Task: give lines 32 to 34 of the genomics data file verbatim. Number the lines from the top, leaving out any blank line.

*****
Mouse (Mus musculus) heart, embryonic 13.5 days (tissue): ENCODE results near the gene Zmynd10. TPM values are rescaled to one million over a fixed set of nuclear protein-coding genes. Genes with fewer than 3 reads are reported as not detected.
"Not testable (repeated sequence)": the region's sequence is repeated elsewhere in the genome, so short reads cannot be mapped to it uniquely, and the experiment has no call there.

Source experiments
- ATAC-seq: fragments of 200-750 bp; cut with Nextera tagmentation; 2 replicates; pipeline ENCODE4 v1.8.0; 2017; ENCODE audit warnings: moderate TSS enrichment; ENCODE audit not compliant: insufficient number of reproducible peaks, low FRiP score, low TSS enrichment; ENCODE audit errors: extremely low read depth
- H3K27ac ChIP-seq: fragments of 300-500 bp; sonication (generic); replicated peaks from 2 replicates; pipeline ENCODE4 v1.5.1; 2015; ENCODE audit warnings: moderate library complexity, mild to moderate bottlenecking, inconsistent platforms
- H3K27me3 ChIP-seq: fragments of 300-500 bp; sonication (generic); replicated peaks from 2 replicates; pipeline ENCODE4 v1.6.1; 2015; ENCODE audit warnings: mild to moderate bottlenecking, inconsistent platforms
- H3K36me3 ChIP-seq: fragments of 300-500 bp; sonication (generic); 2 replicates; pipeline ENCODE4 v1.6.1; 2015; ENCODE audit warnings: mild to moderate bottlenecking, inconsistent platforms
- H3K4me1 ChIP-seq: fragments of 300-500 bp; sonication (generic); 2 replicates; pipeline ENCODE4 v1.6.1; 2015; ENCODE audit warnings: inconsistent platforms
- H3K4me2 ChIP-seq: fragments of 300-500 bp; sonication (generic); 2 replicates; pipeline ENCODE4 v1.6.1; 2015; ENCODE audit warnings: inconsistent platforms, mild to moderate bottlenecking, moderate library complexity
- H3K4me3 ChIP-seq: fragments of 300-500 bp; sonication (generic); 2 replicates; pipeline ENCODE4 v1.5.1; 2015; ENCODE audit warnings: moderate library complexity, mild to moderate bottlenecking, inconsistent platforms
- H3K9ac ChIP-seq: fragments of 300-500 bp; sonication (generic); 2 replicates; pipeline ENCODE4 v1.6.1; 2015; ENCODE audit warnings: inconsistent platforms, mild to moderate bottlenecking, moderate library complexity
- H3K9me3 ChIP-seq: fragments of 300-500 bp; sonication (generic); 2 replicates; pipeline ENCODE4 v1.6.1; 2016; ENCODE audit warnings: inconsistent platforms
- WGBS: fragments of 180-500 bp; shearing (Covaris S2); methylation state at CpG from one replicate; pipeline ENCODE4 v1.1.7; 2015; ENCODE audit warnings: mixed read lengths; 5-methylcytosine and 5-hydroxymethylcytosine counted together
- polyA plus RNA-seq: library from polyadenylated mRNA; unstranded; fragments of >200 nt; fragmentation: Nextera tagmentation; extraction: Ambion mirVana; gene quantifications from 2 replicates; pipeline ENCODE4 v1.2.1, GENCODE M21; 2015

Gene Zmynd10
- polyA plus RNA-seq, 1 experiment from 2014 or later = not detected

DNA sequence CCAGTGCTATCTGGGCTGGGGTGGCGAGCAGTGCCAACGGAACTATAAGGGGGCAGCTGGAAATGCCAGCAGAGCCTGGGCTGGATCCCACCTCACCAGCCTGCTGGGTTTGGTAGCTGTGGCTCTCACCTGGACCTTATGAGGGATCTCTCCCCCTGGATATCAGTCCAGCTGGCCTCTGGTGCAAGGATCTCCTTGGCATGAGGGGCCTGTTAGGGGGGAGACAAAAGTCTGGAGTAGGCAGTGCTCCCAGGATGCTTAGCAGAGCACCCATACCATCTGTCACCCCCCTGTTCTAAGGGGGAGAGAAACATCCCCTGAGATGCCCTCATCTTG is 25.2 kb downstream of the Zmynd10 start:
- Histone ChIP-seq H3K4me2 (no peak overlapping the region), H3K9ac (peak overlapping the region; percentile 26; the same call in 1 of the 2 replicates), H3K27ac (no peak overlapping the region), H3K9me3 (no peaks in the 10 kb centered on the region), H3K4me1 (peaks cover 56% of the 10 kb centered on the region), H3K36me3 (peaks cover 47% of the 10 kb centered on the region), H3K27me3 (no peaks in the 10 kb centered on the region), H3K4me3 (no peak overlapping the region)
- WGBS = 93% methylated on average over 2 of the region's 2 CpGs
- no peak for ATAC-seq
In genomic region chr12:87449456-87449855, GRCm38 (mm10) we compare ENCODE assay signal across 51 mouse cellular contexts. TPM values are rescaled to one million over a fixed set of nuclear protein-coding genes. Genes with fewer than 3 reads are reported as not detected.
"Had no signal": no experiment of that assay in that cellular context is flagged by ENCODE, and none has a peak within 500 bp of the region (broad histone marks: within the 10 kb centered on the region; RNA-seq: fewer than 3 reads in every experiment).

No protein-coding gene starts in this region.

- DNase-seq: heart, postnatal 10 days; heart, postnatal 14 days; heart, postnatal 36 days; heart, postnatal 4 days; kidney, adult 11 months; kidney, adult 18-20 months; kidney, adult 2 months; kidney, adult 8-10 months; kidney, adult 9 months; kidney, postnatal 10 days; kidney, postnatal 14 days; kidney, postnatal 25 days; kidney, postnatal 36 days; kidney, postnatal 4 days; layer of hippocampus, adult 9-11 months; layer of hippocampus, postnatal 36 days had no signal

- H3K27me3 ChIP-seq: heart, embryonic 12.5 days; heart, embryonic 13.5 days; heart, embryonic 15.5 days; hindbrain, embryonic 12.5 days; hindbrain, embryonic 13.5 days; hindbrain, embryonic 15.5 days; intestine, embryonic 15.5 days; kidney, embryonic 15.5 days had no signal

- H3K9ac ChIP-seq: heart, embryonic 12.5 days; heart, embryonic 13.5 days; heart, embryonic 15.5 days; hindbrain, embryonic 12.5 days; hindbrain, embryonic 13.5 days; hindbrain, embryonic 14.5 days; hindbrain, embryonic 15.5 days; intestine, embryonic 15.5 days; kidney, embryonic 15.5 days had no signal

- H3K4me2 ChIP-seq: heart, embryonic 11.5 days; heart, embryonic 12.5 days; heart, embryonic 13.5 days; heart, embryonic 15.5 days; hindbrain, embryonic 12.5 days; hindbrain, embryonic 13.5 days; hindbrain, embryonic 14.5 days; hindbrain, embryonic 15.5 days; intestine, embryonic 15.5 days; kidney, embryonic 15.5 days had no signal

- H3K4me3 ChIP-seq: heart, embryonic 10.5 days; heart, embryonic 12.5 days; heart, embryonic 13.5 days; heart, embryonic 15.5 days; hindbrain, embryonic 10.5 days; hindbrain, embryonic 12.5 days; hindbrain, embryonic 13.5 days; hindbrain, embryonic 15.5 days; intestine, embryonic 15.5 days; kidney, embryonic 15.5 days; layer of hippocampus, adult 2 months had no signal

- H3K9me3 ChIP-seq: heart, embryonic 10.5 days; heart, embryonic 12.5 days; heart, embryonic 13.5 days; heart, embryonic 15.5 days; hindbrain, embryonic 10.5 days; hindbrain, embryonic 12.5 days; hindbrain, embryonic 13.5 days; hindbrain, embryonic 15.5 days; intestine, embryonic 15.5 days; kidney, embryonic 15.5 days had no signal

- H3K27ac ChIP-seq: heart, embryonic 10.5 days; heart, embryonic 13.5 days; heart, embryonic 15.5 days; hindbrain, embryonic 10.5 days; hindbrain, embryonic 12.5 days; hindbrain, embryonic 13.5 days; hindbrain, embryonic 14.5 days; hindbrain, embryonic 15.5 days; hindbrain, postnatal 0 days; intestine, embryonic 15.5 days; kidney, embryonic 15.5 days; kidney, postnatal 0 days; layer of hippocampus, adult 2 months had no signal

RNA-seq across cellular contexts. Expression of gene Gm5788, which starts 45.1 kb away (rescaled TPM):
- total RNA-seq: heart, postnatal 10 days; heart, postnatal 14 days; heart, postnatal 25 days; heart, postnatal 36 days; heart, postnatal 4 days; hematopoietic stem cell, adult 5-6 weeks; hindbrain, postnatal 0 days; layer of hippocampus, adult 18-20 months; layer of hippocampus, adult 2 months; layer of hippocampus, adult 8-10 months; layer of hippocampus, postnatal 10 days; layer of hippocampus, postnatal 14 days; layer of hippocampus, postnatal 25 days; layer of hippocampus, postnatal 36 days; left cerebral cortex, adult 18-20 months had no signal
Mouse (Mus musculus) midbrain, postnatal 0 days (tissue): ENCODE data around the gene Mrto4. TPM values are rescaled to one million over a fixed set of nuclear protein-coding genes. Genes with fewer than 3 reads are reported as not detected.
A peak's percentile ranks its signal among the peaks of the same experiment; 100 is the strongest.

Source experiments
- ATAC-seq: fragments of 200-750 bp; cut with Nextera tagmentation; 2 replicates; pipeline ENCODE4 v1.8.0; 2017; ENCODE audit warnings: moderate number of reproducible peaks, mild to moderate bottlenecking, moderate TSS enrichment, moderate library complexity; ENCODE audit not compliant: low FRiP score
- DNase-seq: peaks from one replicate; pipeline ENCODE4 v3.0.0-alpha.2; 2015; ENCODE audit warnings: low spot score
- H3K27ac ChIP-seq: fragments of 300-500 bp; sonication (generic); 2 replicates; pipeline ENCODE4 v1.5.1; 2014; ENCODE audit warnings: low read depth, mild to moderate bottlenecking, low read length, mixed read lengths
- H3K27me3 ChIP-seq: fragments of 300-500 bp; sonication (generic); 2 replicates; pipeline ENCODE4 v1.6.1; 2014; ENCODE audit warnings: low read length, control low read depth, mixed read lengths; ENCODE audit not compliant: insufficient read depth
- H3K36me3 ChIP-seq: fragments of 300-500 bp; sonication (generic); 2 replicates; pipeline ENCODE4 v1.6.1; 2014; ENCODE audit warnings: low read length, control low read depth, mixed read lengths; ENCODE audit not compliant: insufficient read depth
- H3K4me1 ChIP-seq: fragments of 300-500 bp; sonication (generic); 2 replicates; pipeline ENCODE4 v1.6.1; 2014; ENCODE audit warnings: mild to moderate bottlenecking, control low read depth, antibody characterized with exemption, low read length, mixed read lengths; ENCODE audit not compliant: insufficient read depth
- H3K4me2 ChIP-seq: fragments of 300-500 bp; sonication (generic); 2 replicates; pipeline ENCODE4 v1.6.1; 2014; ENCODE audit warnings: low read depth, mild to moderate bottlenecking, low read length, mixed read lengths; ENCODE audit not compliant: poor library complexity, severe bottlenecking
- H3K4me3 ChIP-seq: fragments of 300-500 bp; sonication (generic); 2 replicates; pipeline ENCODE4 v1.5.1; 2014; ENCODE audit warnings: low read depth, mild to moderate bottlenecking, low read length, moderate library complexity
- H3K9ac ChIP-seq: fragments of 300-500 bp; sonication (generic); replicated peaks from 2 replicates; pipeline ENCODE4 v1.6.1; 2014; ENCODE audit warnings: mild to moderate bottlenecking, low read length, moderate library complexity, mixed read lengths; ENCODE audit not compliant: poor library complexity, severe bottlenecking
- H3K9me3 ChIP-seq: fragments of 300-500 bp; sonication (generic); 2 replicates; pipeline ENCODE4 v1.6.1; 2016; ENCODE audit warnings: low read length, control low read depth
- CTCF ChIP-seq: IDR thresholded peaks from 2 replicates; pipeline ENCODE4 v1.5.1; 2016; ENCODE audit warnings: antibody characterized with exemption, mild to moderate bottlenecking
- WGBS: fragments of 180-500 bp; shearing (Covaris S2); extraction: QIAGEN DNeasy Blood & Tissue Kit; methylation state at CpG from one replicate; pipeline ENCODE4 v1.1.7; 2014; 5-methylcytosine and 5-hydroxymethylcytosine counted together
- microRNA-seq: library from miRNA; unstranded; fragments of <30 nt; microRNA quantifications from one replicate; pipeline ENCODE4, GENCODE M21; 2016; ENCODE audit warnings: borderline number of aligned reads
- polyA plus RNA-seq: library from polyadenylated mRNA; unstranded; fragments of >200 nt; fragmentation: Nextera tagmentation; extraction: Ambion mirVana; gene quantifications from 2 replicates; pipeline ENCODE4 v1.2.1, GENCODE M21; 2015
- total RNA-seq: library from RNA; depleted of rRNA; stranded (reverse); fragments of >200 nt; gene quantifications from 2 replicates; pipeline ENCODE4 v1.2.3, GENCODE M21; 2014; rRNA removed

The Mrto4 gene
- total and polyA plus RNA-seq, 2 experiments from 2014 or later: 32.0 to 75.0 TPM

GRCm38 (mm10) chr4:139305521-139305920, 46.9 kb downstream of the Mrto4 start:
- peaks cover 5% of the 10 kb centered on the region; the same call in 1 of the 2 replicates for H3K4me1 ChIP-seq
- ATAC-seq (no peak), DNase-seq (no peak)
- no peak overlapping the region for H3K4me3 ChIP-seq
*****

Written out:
- total RNA-seq: heart, postnatal 10 days; heart, postnatal 14 days; heart, postnatal 25 days; heart, postnatal 36 days; heart, postnatal 4 days; hematopoietic stem cell, adult 5-6 weeks; hindbrain, postnatal 0 days; layer of hippocampus, adult 18-20 months; layer of hippocampus, adult 2 months; layer of hippocampus, adult 8-10 months; layer of hippocampus, postnatal 10 days; layer of hippocampus, postnatal 14 days; layer of hippocampus, postnatal 25 days; layer of hippocampus, postnatal 36 days; left cerebral cortex, adult 18-20 months had no signal
Mouse (Mus musculus) midbrain, postnatal 0 days (tissue): ENCODE data around the gene Mrto4. TPM values are rescaled to one million over a fixed set of nuclear protein-coding genes. Genes with fewer than 3 reads are reported as not detected.
A peak's percentile ranks its signal among the peaks of the same experiment; 100 is the strongest.